1. The promotion of better science will give a new lease of life to the historical role of the UK as a fountainhead of great intellects.
  2. Reducing the risks to the poor. Extra measures to combat climate change will hurt the poor the most. For this reason, more objective analysis will reduce the risks that we will get policy wrong.
  3. Proper stewardship of the Earth means proper democratic debate, where all views are heard. This is another reason for Britain’s historical pre-eminence in science.
  4. When funding investment one should look for high returns. Most government-backed investment does not get back the money invested. This one could generate huge returns.

MP’s Expenses – Being Machiavellian to tackle the bigger financial issues

Yesterday I wrote a comment on John Redwood’s blog that

  1. That MPs costs are an insignificant part of public expenditure.
  2. David Cameron should take a decisive (Machiavellian) approach to this, providing a clear precedent for the government to follow.
  3. We should then move on to sorting out the economy.


This drew two responses. I repeat them hear, with more fulsome responses than I posted earlier on the blog.

Lynne Gill Reply:
May 12th, 2009 at 6:44 am

If you think the furore over MPs’ expenses is a mere distraction you have no idea of the outrage felt by the rest of the population. Removing the party whip and asking for admissions and apologies from these miscreants is only the beginning of the process.

Their behaviour is morally repellent and conniving, and in many cases criminal – but I guess it’s going to be deemed ‘not in the public interest to prosecute’, eh?

The very least they should be expected to do is pay back what they have stolen from the tax-payers pockets. How about putting their ill-gotten gains into a fund for, oh, lets say refurbishing the almost-slums some of our service personnel are living in, between putting their lives in danger at the behest of these gross pieces of work.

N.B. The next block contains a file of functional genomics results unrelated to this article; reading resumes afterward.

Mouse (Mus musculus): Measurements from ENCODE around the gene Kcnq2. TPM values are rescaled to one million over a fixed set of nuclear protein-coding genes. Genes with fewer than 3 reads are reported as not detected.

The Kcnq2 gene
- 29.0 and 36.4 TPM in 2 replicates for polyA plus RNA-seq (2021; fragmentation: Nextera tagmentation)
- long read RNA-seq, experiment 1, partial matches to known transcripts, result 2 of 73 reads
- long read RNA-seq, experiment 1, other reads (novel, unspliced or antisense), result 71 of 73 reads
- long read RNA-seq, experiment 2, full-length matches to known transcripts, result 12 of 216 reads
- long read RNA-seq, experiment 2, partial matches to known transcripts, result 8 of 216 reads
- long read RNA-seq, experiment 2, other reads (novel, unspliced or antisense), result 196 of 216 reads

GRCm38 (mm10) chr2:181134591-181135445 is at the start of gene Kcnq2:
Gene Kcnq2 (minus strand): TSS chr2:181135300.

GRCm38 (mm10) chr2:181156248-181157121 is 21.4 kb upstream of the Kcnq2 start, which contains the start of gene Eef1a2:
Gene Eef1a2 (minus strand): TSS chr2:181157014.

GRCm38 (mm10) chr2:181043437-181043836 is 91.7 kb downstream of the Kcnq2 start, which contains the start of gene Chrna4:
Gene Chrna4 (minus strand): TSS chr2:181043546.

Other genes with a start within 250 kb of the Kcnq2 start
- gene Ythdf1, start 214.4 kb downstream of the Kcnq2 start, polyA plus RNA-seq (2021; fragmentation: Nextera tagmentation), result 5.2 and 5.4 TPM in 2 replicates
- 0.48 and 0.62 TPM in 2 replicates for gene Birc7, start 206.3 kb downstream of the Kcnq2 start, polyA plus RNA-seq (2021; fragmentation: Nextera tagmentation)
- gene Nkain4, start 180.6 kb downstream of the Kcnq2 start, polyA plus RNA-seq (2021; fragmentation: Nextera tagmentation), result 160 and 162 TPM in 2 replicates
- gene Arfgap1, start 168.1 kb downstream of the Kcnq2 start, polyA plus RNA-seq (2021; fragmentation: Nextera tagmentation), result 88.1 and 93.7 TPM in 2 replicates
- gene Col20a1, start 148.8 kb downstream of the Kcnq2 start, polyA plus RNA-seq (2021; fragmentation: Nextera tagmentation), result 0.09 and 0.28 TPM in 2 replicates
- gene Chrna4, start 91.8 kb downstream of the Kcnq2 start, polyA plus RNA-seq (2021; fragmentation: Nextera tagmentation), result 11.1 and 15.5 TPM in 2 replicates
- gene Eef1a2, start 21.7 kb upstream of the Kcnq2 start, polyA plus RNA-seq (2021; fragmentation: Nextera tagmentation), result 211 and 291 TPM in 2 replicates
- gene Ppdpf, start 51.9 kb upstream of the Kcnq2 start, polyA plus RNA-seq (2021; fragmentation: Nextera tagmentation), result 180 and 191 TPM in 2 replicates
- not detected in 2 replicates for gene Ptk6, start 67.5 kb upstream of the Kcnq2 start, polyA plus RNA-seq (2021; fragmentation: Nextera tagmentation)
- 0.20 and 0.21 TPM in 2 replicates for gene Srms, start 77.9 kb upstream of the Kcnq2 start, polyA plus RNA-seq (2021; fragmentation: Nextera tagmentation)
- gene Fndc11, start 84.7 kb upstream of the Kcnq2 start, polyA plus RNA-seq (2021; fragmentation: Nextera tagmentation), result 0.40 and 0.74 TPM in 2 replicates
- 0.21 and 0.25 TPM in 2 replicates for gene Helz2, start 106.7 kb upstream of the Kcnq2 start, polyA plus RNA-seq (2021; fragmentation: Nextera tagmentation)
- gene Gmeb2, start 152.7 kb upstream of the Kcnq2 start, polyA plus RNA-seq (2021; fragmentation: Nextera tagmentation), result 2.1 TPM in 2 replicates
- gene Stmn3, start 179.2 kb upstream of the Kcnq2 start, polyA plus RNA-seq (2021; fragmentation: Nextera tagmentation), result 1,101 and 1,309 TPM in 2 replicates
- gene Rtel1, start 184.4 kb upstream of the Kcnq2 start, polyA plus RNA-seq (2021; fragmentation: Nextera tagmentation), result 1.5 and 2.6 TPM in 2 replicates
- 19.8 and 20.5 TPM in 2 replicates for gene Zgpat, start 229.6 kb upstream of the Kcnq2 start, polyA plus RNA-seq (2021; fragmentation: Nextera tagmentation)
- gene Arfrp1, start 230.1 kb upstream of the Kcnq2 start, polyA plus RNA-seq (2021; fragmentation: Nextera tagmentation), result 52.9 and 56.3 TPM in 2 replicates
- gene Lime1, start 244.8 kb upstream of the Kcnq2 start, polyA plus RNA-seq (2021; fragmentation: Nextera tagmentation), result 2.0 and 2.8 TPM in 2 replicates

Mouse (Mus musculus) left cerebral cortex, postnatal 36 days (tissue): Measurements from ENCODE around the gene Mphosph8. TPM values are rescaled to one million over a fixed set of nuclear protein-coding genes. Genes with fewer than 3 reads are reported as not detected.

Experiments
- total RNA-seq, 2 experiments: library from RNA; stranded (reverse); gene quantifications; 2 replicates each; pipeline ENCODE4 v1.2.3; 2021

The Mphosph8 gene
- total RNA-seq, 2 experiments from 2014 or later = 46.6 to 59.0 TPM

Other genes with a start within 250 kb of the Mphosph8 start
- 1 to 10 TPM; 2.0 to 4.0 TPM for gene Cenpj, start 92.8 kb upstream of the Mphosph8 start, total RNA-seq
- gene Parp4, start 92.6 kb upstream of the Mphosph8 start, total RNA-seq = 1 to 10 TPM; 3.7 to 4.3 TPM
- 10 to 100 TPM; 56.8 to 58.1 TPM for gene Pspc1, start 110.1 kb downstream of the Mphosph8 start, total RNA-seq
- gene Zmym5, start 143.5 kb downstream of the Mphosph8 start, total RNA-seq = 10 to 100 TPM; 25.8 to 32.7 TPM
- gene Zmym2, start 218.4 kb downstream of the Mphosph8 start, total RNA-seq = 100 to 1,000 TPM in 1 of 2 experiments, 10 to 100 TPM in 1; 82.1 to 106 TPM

I profoundly disagree with your comment. I believe that in politics, as in other areas, you should give people a chance to make amends and move on. This is what David Cameron has done today, setting a precedent for the government to follow.

If we start an inquisition it will go on for months. At this time when we need better government to sort out the economic mess we are in, not to turn parliament into a Roman Circus to watch good people being thrown to the lions.

Further, most MPs have acted within the existing rules. They have not “stolen” money, but that have acted dishonourably and immorally. For them, the conformance has been to the letter of the detailed rules, rather than to the spirit of why they were laid down.


Donna W Reply:
May 12th, 2009 at 8:33 am

Sorry, but it is going to need much more than punishment of the 3 worst offenders.

This is Cameron’s chance to clear the Party of the Old Guard – the Squire-ocracy who have no understanding of ‘normal’ peoples’ lives.

If he let’s them get away with claiming expenses for swimming pools, moats, chandeliers, horse-manure (how apt); domestic servants etc ….. then the Tory Party will sink like a stone.

He should be demanding they all pay back the money they have mis-appropriated, seek resignations – and if they’re not forthcoming, withdraw the Whip.


Your comment about Cameron demanding that money should be paid back is valid, and is exactly what Cameron has done today. However, Cameron has broadly followed my line. Draw a line in the sand to those who recognise their error and apologise, then move on. Indeed he has improved on my suggestion, as he has set a clear set of rules for those wishing to retain the Conservative Whip. To do as you suggest – essentially sack those the toffs, or those you disagree with – is poor leadership.